Posting a day late, but I am sure you will enjoy these images of beautiful mornings ..
I am joining Natasha in her #WW blog hop.
A single act of kindness throws out roots in all directions, and the roots spring up and make new trees – Amelia Earhart
While roots of trees are underground in most cases , plants do grow aerial roots. The Ficus species is the easily recognisable example. When the hanging root touches ground, a new tree is born at that spot. Over time, the single tree has several offsprings and it becomes a forest!!
Have you seen these or other similar ancient Ficus?
Your city would surely have mini versions of such new trees.
Here are two lovely roadside trees that provide a shelter from Sun or Rain to passerby’s. A wonderful spot for evening chats!
And a cool spot to park a vehicle 😉
I am joining Parul in her ThursdayTreeLove bloghop. Do head over to see some fantastic trees from around thecworld.
Better still, join in!!
Happy Diwali folks!!!
May this festival of lights bring good Health and Happiness to everyone!
“Autumn is a second spring where every leaf is a flower” – Albert Camus
Looking at Autumn or Fall colours is a right on top of my Tree Travel wish lists.. I have always just got a glimpse of the glorious foliage never really catching the plants in their full Fall Glory.
As the above quote says, each leaf dons a spectacular unique colour that truly makes it look like a flower.
Here are a few images from my travels.. I am looking forward to the day when I can see the Fall Colours with my own eyes.. sigh…. Till then, I look forward to the TTL posts from around the world in the next couple of month..
I am joining Parul in her ThursdayTreeLove blog hop. Do head over to see some fantastic trees from around the world. Better still, join in!
Last year we trekked up to the Tigers Nest, at Paro in Bhutan. It is an iconic monastry situated precariously at the very edge of a cliff at an altitude of around 10,200 feet. A visit to Bhutan is incomplete without trekking up to the Tigers Nest.
It is a demanding walk but the beautiful surroundings makes one forget time and effort. The walk is made richer as one can can spot amazing birds, butterflies enroute.
Here are a few glimpses … all images from my cell phone..
I hope you enjoyed this virtual trek with me! I would love to hear from you!
A visit to the Acharya Jagdish Chandra Bose Botanical Garden in Kolkata was at the end of our trip to the Sunderbans. It was a botanically wondrous trip to say the least! The Garden itself is huge and home to unique trees like the famous Banyan.
Here is another tree that I met for the first and only time! A beautiful red brush like structure beckoned me from a distance and located as it was amid leaves had me immediately thinking of the Shaving Brush tree (Pseudobombax ellipticum) which does grow in Pune. However when I went closer, the tree looked different especially its leaves. It was end of January and the digitate glossy green leaves suggested a different ID.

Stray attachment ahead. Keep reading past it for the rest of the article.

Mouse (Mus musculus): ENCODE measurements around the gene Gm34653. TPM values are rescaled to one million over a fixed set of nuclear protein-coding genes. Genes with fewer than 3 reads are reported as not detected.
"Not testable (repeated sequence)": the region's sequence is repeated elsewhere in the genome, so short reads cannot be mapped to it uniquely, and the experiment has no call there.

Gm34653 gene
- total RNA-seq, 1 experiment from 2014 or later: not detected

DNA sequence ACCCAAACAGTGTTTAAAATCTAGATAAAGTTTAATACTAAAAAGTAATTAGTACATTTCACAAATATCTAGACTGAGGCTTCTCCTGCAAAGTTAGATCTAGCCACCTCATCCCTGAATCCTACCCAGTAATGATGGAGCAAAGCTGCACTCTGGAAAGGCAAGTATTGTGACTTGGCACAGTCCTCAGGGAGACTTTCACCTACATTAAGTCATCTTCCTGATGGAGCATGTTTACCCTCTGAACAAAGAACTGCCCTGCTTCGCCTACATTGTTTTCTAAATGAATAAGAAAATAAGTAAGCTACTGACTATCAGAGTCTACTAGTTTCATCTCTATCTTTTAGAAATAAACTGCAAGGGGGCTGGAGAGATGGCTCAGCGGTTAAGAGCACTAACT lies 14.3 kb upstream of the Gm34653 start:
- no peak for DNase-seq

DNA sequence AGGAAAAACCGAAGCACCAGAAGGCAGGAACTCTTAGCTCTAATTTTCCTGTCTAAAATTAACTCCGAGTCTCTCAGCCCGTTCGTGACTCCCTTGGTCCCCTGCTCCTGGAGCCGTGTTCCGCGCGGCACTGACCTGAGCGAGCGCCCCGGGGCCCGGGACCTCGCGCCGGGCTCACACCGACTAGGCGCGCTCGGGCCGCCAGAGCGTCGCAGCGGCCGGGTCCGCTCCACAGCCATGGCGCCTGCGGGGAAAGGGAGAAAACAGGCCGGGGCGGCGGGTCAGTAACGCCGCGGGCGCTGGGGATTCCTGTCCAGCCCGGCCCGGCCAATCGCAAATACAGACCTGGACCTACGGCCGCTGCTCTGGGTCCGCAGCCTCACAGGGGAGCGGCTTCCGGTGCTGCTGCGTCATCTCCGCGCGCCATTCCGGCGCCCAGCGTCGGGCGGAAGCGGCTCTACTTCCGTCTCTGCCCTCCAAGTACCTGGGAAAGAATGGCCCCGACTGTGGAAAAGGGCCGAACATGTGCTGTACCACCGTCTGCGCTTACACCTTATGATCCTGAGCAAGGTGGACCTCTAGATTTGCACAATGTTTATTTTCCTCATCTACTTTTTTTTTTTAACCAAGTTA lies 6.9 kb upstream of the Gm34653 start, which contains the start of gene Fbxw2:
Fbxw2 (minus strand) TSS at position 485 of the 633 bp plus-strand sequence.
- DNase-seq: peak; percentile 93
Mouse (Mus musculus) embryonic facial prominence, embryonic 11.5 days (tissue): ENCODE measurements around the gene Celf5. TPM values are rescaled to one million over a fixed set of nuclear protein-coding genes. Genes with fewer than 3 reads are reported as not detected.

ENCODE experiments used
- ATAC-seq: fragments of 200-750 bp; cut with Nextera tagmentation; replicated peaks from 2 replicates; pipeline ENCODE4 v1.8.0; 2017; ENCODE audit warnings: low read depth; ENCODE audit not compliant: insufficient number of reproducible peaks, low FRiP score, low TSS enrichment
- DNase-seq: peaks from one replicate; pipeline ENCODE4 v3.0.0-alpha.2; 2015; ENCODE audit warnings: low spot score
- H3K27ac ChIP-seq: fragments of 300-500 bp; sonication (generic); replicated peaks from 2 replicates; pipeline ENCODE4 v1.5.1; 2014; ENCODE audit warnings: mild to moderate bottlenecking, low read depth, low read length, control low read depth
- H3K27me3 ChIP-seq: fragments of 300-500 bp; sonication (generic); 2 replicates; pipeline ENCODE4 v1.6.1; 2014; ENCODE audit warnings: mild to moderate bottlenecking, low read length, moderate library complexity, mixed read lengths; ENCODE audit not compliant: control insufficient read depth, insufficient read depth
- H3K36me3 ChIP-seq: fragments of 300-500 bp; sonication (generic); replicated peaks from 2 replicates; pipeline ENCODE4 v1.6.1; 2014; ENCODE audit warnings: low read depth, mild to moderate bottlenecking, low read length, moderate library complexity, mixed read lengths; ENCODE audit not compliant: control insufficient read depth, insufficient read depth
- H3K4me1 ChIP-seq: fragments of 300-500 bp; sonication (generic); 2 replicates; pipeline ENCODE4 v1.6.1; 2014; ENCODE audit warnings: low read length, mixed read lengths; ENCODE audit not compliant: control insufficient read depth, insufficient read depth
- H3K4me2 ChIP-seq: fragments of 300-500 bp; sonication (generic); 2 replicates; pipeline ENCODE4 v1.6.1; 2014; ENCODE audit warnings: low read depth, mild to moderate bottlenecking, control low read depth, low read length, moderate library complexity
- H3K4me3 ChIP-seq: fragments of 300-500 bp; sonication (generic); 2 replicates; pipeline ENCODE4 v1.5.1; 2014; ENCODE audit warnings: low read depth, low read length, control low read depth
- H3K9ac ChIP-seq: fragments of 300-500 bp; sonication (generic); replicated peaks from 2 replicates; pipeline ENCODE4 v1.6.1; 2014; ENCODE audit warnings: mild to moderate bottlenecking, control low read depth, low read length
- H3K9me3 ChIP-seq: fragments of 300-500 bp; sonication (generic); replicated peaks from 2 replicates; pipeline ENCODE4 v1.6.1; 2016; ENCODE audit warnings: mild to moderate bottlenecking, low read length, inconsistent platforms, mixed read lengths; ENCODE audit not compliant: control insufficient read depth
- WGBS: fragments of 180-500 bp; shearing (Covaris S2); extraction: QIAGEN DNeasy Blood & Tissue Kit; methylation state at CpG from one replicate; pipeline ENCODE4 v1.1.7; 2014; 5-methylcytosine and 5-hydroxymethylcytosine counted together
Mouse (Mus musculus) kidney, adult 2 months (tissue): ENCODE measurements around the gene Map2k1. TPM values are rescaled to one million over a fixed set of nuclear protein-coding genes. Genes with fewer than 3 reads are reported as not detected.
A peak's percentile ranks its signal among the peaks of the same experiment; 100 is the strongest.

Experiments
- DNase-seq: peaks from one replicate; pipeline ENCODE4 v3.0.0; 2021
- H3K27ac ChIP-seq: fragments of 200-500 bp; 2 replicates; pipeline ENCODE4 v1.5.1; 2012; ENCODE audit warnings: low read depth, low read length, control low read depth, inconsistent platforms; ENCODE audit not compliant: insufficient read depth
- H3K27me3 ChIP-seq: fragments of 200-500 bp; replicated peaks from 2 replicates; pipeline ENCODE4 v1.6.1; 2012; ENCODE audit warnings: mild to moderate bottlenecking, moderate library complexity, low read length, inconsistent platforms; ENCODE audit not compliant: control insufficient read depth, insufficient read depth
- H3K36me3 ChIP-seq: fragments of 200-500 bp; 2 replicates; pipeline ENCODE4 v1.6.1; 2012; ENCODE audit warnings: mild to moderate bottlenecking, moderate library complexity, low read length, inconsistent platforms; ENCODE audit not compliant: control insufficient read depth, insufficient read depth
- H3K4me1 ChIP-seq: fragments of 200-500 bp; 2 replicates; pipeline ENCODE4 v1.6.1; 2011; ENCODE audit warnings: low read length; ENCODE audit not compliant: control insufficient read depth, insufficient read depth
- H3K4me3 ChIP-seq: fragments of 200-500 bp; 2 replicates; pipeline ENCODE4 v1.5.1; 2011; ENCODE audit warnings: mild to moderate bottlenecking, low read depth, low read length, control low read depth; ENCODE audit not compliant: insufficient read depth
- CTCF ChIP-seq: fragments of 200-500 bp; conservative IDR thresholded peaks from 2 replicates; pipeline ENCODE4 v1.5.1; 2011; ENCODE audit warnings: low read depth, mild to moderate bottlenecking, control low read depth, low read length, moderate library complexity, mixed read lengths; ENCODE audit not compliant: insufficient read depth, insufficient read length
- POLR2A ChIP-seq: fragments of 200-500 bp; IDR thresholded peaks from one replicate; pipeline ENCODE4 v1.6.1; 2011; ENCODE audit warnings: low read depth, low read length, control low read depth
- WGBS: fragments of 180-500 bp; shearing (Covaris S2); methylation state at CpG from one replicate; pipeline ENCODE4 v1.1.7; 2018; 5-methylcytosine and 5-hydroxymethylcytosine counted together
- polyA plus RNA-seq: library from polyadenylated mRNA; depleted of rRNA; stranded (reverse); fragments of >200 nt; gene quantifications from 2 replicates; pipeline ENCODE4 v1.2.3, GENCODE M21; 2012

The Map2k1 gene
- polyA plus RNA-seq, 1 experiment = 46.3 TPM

Luckily for me, the placard saved me the trouble and I could freely admire the Pachira aquatica without any stress of identification. It belongs to the Bombacaceae family just like the Shaving Brush Tree which explained the similarity in the flowers. Also known as Malabar Chestnut tree it is an introduced species in India. I loved its flowers which are nothing like those used for table decorations or bouquets.
Have you seen this wonderful tree? When in Kolkata please do make time for the botanical garden!
I am joining Parul in her ThursdayTreeLove Blog hop. Do head over to see some wonderful trees from around the world. Better still, join in!
|Berries PC @puneribaker|
|Berries ripening to red PC @puneribaker|
|The trunk is used to make lamp stands which will hold a place of pride in any drawing room. Here it has been used to make a sign post.|
Can anyone guess where this image has been taken?
Ok, let’s not spend time on guessing games.. This gnarled tree is some species of Eucalyptus that I spotted at the Sanchi Stupa complex. It seemed really old and possibly has witnessed some the great events that occurred at this site. Or maybe it was planted later..
Heritage sites are usually home to old trees which are just as spectacular as the structures there. I have seen lovely trees at the Qutub Minar and at Hampi as well.
Have you noticed the trees when you visit a heritage or archaeological site?
If they could only tell us their version of the events they must have witnessed!!
I am joining Parul in her ThursdayTreeLove blog hop. Do head over to see some fantastic images from around the world. Better still, join in!
|Straight trunk bole|
Have you visited Leh? Did you notice these towering Poplars? Here is a list of some landmark trees of Leh.